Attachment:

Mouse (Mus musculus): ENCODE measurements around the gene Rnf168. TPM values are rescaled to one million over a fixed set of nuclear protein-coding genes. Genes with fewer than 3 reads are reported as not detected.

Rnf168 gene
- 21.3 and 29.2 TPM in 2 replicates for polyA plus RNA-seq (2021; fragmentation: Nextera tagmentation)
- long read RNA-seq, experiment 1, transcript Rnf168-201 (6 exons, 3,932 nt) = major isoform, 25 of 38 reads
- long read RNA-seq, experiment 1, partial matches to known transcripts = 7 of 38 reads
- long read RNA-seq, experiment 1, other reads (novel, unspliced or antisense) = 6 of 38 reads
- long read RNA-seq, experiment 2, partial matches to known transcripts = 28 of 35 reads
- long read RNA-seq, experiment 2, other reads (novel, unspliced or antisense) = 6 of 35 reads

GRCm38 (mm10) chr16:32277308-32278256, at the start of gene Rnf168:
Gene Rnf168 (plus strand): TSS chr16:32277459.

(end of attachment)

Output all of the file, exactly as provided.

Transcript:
Mouse (Mus musculus): ENCODE measurements around the gene Rnf168. TPM values are rescaled to one million over a fixed set of nuclear protein-coding genes. Genes with fewer than 3 reads are reported as not detected.

Rnf168 gene
- 21.3 and 29.2 TPM in 2 replicates for polyA plus RNA-seq (2021; fragmentation: Nextera tagmentation)
- long read RNA-seq, experiment 1, transcript Rnf168-201 (6 exons, 3,932 nt) = major isoform, 25 of 38 reads
- long read RNA-seq, experiment 1, partial matches to known transcripts = 7 of 38 reads
- long read RNA-seq, experiment 1, other reads (novel, unspliced or antisense) = 6 of 38 reads
- long read RNA-seq, experiment 2, partial matches to known transcripts = 28 of 35 reads
- long read RNA-seq, experiment 2, other reads (novel, unspliced or antisense) = 6 of 35 reads

GRCm38 (mm10) chr16:32277308-32278256, at the start of gene Rnf168:
Gene Rnf168 (plus strand): TSS chr16:32277459.